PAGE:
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We have ourselves to thank for the sad state of our profession.

Over the years I have at various times been upset, frustrated, discouraged, and impatient with my fellow laboratorians. Now I am angry. I feel that too many of us have become apathetic and unwilling to take a stand on issues that are important to us all.

What fired me up this time was reading Walt Bogdanich's controversial book, "The Great White Lie: How America's Hospitals Betray Our Trust and Endanger Our Lives" (Simon & Schuster, 1991). As soon as I finished it, I felt that every ethically minded health care professional should have read it and been inspired to do battle for reform.

The author's credentials include the series of Wall Street Journal articles that blew the lid off Pap mills and other poor laboratory testing practices. These articles, which were instrumental in spurring Congress to pass CLIA '88, won Bogdanich the 1987 Pulitzer Prize for investigative reporting.

In his powerful new book, Bogdanich exposes greed, fraud, and abuse in the health care industry. He cites cases in which patients died as a result of negligent laboratory testing. As I read his discussions of fraudelent laboratory billing and other lab-related issues, I wondered how many MLO readers worked at the institutions mentioned, and if so, what they might have done to prevent at least some of the problems described. Did they notice? Did they fail to speak up? If so, why?

Bogdanich presents chilling episodes of physician incompetence that must have been recognized by other health care workers at the time. I worked in labs long enough to know that physician errors occur. I did nothing about them in those days, either. I was too young and insecure to recognize my own accountability to patients, so I kept quiet. I wouldn't today.

* Rampant indifference. Clinical laboratory professionals tend to be so wrapped up in obtaining credentials and enhancing our professional status, public recognition, and salaries that we have lost sight of our responsibility to the patient. I'm not saying that personal achievements aren't important, but where are our priorities? What is each of us doing to make sure the kinds of criminal acts described in "The Great White Lie" are not perpetuated? While such flagrant abuses are hardly the norm, every case is one too many.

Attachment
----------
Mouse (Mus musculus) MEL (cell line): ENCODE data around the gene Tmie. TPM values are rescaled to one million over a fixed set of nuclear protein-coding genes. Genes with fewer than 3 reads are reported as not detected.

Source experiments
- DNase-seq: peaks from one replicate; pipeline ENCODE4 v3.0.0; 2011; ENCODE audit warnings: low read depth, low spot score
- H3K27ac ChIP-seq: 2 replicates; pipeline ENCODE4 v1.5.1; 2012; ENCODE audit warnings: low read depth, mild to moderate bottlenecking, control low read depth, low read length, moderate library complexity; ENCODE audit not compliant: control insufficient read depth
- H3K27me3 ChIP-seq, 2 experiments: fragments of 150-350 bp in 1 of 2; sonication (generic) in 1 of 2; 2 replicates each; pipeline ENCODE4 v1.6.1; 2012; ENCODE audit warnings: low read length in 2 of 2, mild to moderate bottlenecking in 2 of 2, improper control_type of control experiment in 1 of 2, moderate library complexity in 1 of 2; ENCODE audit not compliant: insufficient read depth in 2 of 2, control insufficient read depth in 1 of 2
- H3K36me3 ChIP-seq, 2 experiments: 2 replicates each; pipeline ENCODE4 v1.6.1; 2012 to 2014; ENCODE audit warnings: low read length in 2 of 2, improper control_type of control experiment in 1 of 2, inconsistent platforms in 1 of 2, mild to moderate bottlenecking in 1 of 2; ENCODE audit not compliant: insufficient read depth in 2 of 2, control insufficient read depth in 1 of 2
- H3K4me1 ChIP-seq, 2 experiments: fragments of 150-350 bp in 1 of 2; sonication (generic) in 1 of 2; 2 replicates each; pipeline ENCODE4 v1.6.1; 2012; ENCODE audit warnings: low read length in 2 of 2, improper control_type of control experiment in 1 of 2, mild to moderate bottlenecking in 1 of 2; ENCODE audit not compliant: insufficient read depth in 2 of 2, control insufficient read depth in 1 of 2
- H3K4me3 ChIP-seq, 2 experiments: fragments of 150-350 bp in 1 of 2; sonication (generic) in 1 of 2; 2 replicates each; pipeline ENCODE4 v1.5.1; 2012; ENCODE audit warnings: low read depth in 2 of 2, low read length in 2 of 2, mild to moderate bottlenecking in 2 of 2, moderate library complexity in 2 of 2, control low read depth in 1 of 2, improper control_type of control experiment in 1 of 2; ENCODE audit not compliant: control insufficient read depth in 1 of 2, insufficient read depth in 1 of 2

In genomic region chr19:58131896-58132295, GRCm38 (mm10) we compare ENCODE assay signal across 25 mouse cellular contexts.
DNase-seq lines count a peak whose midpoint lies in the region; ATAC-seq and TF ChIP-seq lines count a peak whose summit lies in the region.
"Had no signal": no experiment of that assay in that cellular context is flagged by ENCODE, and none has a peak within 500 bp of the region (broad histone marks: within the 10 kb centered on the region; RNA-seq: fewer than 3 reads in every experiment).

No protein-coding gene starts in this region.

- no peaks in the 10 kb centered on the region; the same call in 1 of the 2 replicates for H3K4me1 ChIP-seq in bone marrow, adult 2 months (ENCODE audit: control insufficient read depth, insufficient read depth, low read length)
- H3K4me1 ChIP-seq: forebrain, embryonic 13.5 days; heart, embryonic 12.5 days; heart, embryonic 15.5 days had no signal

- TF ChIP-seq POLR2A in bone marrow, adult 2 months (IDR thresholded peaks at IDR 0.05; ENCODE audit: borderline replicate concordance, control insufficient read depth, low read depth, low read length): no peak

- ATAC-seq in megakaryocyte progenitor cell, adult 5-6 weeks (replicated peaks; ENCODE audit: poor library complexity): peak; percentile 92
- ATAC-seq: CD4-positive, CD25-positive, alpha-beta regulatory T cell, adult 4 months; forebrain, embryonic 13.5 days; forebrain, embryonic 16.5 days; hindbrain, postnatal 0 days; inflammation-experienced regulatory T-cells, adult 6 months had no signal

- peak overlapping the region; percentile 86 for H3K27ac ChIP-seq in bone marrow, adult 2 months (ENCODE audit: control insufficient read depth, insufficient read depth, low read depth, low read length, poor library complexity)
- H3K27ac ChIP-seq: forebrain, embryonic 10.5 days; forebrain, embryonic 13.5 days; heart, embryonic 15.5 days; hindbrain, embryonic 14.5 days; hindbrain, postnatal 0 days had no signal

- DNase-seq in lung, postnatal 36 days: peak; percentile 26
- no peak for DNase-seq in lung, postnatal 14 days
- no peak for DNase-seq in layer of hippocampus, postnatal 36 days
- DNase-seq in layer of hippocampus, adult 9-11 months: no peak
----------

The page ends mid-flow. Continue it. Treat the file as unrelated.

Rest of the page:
Laboratorians are not alone in having vested interests. Other health care professionals are equally passive and equally to blame. Numerous newspaper and magazine articles have observed a correlation between rising health care costs and the vested interests of various health care providers. It seems that for the most part, providers do not see themselves as part of the problem (or part of the solution). That isn't necessarily true. In rare instances, health care providers have united with their communities to eliminate recurring problems. It can be done.

* Lost opportunity. Recently our profession had a golden opportunity to demonstrate our professionalism and expertise, but we blew it. Before CLIA '88 was finalized, every lab professional should have written to the Health Care Financing Administration (HCFA) suggesting ways to improve the quality of laboratory services and encouraging reasonable personnel standards for physicians' office laboratories.

Of the 60,000 comments sent to HCFA, only 11% came from nonphysician laboratory practitioners--in my opinion, the true professionals in our field. Over 40% of the letters came from attending physicians and a large number from instrument manufacturers. The Government listened to the majority, who stated that physicians are competent to perform or supervise testing in their labs on instruments requiring little or no knowledge and skills. Rather than strengthening the quality of testing, CLIA '88 may weaken it. What a way to repay the members of Congress who supported our cause and passed what they considered to be appropriate remedial legislation.

Perhaps many laboratorians believed that our professional organizations would speak on our behalf. We are at a disadvantage in that no single association represents us all. Individual agencies would rather protect their turf than join forces to present a unified voice.

To the members of organizations that fought for an all-or-nothing position on personnel standards, I say that your unwillingness to compromise with each other and with HCFA will cost us dearly. Sadly, our patients have the most to lose.

We now face a tougher challenge than ever. We will have to mend a lot of fences and do plenty of lobbying to regain our credibility as experts in the technical and quality-related aspects of laboratory testing. Are you willing to give just a bit of your time and energy to save our profession?
COPYRIGHT 1992 Nelson Publishing
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Copyright 1992 Gale, Cengage Learning. All rights reserved.

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Title Annotation:clinical laboratorians
Author:Barros, Annamarie
Publication:Medical Laboratory Observer
Date:Jun 1, 1992
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